Sunday, January 30, 2011


It's the King's birthday today, and the radio is alive with birthday songs and wishes. As my Arabic teacher said, "the people love their King" (she said that in Arabic! and I understood her! after 3 tries... but still!).

So, despite the fact that Foreign Policy Magazine recently named Jordan one of 5 countries likely to become "the next Tunisias," I think we're safe over here for the time being. My prayers go out to our colleagues in Egypt and Tunisia - I'm guessing the RSO offices over there are dizzyingly busy.

But commenting on political events is far beyond the scope of this blog. Smarter minds than mine are trying to figure out what's going on in the Middle East; I'm just trying to keep my own personal house in order.

So, here's a little story I've been meaning to tell you since October:

I don't cook a lot of meat. But when I make chicken stock, which I do weekly, stray cats converge upon the apartment from every corner of Amman. They sit on the window sills and outer walls, staring in and licking their chops. Many of them are dirty, mangy little things, and I try to ignore their hungry eyes on me as I cook.

But one of them had a plan to get my attention. One day it came limping up on three legs and sat some distance from the other cats, which snarled at it until it slunk away again. It limped back the next day, but it couldn't quite jump up on the sill. I felt sorry for it, so I threw some chicken meat down to it.

The next day it came back. This time it hopped up on the windowsill (Was it cured? Or had it been faking a limp?) and sat there the entire day.

It watched me eat breakfast.

It watched me eat lunch.

It watched me sneak a snack out of the cupboard.

And finally, I just couldn't stand the reproachful gaze it kept on me. So I gave it the rest of the chicken meat.

And with that, the cat decided to stay. I don't even like cats. I pointed out the large dog in my kitchen. The cat just shrugged. I told him I didn't have any cat food. He pointed at the pot on the stove, indicating its contents would suffice. I told him he'd have to get neutered if he wanted to stick around. Still he stuck.

The vet paid a house call. Turns out, the cat, whom we'd nicknamed "Tom," was actually a girl. The vet spayed her right there on my kitchen table (all together now: ewwwwww). We locked her in the dog's crate to recover.

The next day she hopped out the window and ran away. But just for a day. Soon enough, she decided to lick her stitches and forgive us. She hopped back in the window and made herself at home in the crate.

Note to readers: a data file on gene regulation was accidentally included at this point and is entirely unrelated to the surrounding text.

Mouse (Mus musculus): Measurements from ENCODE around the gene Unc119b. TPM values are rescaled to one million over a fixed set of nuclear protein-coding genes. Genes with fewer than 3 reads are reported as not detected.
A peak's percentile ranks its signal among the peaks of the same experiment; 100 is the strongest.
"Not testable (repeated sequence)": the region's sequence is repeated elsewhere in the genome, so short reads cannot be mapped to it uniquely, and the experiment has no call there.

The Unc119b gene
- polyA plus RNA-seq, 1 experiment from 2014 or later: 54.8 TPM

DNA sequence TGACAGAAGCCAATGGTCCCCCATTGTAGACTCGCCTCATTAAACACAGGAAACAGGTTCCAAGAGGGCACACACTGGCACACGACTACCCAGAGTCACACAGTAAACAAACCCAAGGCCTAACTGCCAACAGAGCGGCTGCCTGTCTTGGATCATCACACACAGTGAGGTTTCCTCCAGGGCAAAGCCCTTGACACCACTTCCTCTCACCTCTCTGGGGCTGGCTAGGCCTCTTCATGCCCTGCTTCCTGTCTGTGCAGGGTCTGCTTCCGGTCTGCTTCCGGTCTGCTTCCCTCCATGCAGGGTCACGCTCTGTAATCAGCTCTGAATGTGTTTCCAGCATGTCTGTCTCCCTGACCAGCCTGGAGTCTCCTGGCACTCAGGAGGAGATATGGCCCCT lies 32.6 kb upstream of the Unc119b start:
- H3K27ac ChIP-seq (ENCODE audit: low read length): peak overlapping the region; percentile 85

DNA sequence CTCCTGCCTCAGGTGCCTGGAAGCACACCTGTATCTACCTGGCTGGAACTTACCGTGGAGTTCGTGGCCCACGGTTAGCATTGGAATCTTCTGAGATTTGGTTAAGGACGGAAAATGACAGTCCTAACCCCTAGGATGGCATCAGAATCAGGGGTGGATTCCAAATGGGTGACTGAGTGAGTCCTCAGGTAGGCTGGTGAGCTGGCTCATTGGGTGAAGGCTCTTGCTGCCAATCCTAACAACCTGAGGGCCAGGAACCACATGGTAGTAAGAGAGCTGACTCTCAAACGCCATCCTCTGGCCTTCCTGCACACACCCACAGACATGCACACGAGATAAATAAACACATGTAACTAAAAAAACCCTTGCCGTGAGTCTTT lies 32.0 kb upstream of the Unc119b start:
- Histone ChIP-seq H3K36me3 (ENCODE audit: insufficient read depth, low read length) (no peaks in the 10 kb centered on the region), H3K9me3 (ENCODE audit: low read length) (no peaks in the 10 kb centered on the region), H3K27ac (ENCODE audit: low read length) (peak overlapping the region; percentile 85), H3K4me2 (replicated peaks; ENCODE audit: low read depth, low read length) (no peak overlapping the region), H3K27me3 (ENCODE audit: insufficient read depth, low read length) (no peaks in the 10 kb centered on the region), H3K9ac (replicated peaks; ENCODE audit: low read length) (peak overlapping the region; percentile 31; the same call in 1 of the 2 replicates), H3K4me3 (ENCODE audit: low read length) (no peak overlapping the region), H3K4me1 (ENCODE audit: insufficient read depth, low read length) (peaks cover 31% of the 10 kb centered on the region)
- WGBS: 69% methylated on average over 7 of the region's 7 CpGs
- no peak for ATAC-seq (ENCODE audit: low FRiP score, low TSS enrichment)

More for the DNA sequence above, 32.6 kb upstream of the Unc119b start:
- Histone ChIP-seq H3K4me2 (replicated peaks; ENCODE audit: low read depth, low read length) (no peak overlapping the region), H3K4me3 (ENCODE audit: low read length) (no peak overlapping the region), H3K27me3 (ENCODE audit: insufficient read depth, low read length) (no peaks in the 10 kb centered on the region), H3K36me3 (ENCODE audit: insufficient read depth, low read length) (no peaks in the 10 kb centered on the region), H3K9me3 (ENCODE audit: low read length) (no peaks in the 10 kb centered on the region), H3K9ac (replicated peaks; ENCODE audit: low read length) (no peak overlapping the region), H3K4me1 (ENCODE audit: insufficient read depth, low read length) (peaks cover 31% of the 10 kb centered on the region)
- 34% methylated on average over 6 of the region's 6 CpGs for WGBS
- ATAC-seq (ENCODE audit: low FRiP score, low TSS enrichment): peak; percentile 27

And that is the story of how we adopted a cat - or rather, how a cat adopted us.

It seemed happy with the name Tom, but if it was going to be a girl, it was clearly going to need a new name.

Back when Yogi the dog came into our lives, Aidan was bitterly disappointed that we wouldn't let him name the dog "Peyton Manning." So, in an effort to appease him, I promised to let him name the next animal that came into the house. I figured he'd forget about the promise ten years hence, or whenever the next dog appeared. I didn't figure on getting a cat a few weeks after Yogi moved in. But of course Aidan remembered my promise.

And so: please welcome Kiwi the Cat to this blog.

kitchen surgery:

The dog actually likes the cat:

Kiwi is particularly fond of Shay:


Walking to China said... [Reply]

ROFL on the kitchen table spaying. You've lived in China so I know you will believe this-our cat was neutered in the front room of a vet/pet supply store by a vet (at least he was a man in a white coat). They did anesthetize him but the surgery was done with a crowd of people watching...they had never even heard of neutering a cat. His male bits were thrown into the fire that was heating the room.
Our friend's cat was neutered by the light of a cell phone when the electricity went out.

Donna said... [Reply]

Vet care in China is waaaay below our standards, no? I never could figure out if the guy who cared for our dog in Beijing was a real vet or not. At least your cat got anesthesia.

Funny bit of the story: the vet came to my house straight from the house of the King's brother, where he'd neutered their dog. I asked if he did it in the kitchen, but he said he used a hallway. Figured if it was good enough for the King's brother, it was good enough for Kiwi.

FSO Hopeful said... [Reply]

I just got back to the US and am watching the coverage on CNN. There definitely is a disconnect between what is going on and what is being reported in the US. Jordan is sot of a modern miracle of stability in a country where chaos should rule the day.

Sadie said... [Reply]

I laughed out loud! Kiwi certainly had an eventful entry into your home, but it sounds like she's made herself a nice little niche. The kitchen spaying will be one for the grandkids...

Popster said... [Reply]

The cat's cute but you never indicated what happened to the limp.

Daniela Swider said... [Reply]

Loved the story! Thanks for sharing!

Becky said... [Reply]

Beautiful cat! What a story though, operation on the table, crazy.

Bryn said... [Reply]

That is so sweet!!! I'm a cat person so I understand their looks. But the vet doing the surgery right there.....I would not have been able to deal with that. I'm not good with blood and stuff. Bravo to you!!!

Vicki said... [Reply]

Eek I hope Kiwi got some aenesthesia. I'm curious about whether that limp was faked too. Congrats on your new family member.

Pumpkin at 14 has a couple of big health issues to deal with, but he's still a grand old pussums. We still sing Bart's praises.

Becca said... [Reply]

OMGawesomeness! I linked to this post on my blog.

Connie said... [Reply]

Kiwi must be cousins with our cats! She looks just like our Pixie! Sounds like she has a similar "yes, it is all about me" attitude too. :)

Please. Write your own stuff.